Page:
Protecting Your Small Business from Cybersecurity Breaches
In the wake of recent cybersecurity defenses, criminals have stolen the components needed to assume entire identities including social security numbers, names, addresses and drivers licenses. This is a huge issue for small business owners who use their personal creditworthiness to gain access to business credit — and that's what makes breaches so concerning. Here are a few items that small business owners should take into consideration when protecting their personal credit for their business.
Know Your Creditors
If your data has been breached, you'll want to figure out what has been exposed. However, identifying the data compromised in a breach is not an exact science. Since cybercriminals often take steps to cover their tracks, companies don't always have a clear picture of the depth and severity of the breach. Therefore, unfortunately, there's no guarantee that your data is not in the hands of criminals.
Regardless, one of the best things you can do is educate yourself before a breach occurs. Take the time to understand who your creditors are and their history. Knowing your creditors can save you a lot of time should a new security breach occur and you see their name in the news or are tied to any breaches or other security concerns.
Consider Placing a Fraud Alert or a Credit Freeze on Your Credit Report
As the Federal Trade Commission outlines, fraud alerts last for 90 days and require verification of data before the issuance of new credit. A freeze blocks the opening of credit accounts without the use of a personal identification number (PIN), issued at the time you request the freeze. It's a personal choice as to which option to pursue; however, if you apply for credit often, consider the impact of locking and unlocking your information each time a creditor requests access to your credit files.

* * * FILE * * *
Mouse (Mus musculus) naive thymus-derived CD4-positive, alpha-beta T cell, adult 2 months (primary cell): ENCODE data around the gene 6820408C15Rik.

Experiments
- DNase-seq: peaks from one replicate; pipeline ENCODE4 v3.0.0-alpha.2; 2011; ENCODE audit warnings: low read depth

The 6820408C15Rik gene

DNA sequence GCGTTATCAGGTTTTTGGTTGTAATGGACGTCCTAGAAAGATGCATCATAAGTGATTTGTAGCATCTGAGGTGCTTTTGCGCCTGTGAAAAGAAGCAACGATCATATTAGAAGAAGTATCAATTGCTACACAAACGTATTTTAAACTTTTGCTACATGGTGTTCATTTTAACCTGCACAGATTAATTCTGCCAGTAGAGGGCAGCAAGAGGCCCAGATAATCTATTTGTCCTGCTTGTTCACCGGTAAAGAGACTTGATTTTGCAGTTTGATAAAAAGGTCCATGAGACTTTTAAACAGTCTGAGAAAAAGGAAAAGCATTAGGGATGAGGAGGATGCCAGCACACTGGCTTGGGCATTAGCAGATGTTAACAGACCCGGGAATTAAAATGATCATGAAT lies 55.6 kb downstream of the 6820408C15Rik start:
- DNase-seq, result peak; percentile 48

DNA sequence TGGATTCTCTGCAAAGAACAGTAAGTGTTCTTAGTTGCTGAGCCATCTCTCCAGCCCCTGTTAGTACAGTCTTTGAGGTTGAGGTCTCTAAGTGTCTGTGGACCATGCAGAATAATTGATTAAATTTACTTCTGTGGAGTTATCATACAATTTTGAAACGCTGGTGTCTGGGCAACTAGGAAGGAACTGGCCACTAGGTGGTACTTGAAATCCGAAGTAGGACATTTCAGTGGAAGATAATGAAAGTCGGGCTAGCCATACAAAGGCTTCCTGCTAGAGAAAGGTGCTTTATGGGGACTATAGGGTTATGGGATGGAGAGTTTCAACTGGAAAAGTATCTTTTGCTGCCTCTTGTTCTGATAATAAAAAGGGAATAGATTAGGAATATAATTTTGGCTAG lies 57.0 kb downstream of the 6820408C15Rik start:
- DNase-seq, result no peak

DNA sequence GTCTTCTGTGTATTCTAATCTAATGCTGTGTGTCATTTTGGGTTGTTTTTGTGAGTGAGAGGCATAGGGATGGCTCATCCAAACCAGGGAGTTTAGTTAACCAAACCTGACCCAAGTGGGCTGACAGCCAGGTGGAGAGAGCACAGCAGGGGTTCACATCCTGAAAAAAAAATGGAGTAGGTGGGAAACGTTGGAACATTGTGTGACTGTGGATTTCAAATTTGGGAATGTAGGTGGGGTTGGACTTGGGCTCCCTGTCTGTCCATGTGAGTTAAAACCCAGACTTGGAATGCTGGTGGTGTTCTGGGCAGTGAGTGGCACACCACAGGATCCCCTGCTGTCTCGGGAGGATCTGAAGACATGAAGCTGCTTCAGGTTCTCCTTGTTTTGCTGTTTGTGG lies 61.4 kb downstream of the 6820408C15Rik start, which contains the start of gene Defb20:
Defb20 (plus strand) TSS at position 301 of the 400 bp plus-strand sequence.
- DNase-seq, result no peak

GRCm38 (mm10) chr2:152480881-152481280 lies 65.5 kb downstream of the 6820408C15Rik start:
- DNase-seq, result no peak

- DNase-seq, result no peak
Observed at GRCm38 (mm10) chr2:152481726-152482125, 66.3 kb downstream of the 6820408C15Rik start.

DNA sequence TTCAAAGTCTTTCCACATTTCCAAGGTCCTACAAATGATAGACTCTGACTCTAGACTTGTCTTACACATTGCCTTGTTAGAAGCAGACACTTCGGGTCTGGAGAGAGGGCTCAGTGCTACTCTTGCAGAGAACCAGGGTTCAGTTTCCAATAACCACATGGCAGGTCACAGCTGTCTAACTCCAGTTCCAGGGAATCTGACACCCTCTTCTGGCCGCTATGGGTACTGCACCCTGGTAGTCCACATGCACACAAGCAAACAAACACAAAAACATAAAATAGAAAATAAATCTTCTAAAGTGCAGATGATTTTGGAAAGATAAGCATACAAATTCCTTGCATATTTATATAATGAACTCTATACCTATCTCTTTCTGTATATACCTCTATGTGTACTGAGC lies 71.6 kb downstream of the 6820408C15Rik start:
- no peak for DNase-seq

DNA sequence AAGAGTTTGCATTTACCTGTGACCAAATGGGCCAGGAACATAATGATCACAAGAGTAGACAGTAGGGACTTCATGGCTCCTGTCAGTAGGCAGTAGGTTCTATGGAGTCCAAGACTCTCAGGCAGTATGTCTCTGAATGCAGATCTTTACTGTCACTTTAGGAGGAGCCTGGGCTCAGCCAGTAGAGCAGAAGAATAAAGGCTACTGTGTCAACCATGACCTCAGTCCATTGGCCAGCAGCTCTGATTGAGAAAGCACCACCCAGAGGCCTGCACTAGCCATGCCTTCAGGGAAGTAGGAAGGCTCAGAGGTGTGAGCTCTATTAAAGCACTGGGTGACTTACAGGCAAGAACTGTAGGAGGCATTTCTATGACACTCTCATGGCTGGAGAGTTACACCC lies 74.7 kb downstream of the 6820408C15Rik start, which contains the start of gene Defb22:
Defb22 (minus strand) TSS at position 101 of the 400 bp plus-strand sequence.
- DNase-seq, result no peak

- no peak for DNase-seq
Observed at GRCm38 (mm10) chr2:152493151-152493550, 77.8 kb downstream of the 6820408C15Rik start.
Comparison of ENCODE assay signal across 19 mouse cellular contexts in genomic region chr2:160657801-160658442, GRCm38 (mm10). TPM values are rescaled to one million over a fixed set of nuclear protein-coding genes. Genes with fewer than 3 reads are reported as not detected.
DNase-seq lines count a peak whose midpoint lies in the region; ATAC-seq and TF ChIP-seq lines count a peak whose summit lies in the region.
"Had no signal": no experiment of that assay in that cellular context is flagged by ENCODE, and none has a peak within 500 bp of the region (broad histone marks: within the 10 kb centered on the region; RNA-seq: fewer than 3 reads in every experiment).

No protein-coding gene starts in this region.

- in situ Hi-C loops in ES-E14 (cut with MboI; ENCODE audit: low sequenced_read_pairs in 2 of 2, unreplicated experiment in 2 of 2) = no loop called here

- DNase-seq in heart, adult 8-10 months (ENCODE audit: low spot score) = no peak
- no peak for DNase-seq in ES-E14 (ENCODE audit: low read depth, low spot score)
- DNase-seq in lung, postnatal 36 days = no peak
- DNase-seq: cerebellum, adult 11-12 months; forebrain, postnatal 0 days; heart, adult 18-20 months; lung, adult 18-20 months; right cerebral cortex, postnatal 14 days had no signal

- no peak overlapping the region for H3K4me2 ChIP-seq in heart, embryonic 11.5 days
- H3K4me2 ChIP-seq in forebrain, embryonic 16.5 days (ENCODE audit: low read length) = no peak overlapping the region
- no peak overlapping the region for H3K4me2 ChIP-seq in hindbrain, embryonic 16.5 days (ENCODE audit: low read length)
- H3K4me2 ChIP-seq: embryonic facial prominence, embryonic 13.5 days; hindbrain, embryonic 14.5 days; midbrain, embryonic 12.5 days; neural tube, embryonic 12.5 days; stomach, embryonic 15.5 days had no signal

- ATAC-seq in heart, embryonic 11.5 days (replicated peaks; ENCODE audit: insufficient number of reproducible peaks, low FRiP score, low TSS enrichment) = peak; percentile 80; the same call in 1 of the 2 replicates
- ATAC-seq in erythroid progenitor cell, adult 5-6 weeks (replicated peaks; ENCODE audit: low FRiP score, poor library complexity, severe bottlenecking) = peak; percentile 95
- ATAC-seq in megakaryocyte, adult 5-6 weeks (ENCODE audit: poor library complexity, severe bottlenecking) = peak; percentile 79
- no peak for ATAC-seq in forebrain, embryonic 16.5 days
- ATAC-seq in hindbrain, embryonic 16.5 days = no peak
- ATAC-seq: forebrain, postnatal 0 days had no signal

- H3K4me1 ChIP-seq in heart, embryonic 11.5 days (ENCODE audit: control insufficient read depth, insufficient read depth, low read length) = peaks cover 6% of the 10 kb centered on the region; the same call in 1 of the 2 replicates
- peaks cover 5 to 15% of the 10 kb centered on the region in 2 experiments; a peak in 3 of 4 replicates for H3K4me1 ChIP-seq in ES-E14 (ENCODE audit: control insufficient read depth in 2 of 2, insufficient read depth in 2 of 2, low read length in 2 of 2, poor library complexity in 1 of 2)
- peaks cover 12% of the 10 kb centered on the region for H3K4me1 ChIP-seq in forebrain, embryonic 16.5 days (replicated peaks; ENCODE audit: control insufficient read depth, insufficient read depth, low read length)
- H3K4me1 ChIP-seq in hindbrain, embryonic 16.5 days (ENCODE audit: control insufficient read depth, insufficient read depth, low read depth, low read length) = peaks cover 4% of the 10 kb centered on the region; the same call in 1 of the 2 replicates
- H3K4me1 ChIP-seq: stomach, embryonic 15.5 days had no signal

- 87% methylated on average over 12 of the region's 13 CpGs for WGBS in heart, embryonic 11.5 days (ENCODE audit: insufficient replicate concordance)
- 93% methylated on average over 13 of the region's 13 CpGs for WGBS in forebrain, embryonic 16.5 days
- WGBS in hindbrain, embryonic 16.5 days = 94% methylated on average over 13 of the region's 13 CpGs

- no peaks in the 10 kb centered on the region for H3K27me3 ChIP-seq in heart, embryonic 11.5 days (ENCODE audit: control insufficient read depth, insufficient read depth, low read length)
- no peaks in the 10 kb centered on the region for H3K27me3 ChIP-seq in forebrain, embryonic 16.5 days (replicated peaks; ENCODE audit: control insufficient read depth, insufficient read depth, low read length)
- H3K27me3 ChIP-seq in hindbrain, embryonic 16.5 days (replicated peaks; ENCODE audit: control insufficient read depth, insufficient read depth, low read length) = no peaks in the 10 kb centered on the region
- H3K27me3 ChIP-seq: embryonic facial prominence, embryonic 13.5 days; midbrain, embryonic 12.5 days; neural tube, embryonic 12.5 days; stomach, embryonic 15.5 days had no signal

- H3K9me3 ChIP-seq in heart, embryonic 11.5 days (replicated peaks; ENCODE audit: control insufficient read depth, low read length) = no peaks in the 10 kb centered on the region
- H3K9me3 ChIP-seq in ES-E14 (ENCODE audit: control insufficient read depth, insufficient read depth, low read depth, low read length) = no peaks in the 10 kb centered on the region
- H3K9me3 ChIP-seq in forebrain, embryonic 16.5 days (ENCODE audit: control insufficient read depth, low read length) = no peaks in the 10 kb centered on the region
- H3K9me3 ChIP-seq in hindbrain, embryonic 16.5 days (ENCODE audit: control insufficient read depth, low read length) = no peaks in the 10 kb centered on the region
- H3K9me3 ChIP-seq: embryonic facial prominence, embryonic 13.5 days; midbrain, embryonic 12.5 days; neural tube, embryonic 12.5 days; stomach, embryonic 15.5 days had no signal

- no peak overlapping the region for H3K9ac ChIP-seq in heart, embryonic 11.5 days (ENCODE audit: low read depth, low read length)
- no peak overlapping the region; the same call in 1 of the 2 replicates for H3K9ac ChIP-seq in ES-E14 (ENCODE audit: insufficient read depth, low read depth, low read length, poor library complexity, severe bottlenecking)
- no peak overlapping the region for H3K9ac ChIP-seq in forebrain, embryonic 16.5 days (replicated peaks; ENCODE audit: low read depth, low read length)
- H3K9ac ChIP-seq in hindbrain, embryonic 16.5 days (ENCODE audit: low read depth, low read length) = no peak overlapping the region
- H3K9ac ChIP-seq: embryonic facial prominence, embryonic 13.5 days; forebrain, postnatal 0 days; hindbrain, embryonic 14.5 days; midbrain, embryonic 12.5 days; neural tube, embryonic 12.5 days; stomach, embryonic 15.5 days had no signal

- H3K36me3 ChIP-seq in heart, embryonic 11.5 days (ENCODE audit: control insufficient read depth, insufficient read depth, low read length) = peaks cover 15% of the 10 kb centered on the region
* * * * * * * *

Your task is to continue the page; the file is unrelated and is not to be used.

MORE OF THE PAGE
Check Your Credit Accounts Frequently
Some companies have provided free credit monitoring to those how have been impacted by the recent breaches. However, bear in mind that cybercriminals often use data to commit fraud years after a breach. Therefore, while free credit monitoring is helpful, you may want to consider paying for additional monitoring once the free monitoring trial has ended.
Talk to Your Bank About Their Fraud Detection Capabilities
Stolen data provides criminals with the information they need to take over an account — they can use online banking to assume control of your personal or business accounts. According to CNBC, in order to avoid account takeover, experts recommend monitoring your accounts often, using complex passwords, opting for additional security (such as two-factor authentication) and setting up alerts related to activity in your account.
Note: Banks offer additional protection for business accounts, including positive pay and reverse positive pay, which scrutinizes check and ACH payments for signs of fraud. In addition, ask your bank about their ability to block wire transfers, ACHs and check payments from your accounts.
Given the fact that small business owners often use their personal credit as a means of securing access to business credit, the recent breaches have the potential to threaten the livelihood of countless small businesses. In an era when cybercriminals possess the wherewithal to overcome sophisticated cybersecurity defenses and steal vast amounts of data on a regular basis, it's important to work with a good financial institution and monitor credit files for signs of fraud.
Let’s talk about your business.
For more information on KeyBank’s capabilities, contact a local KeyBank Relationship Manager or visit key.com/smallbusiness.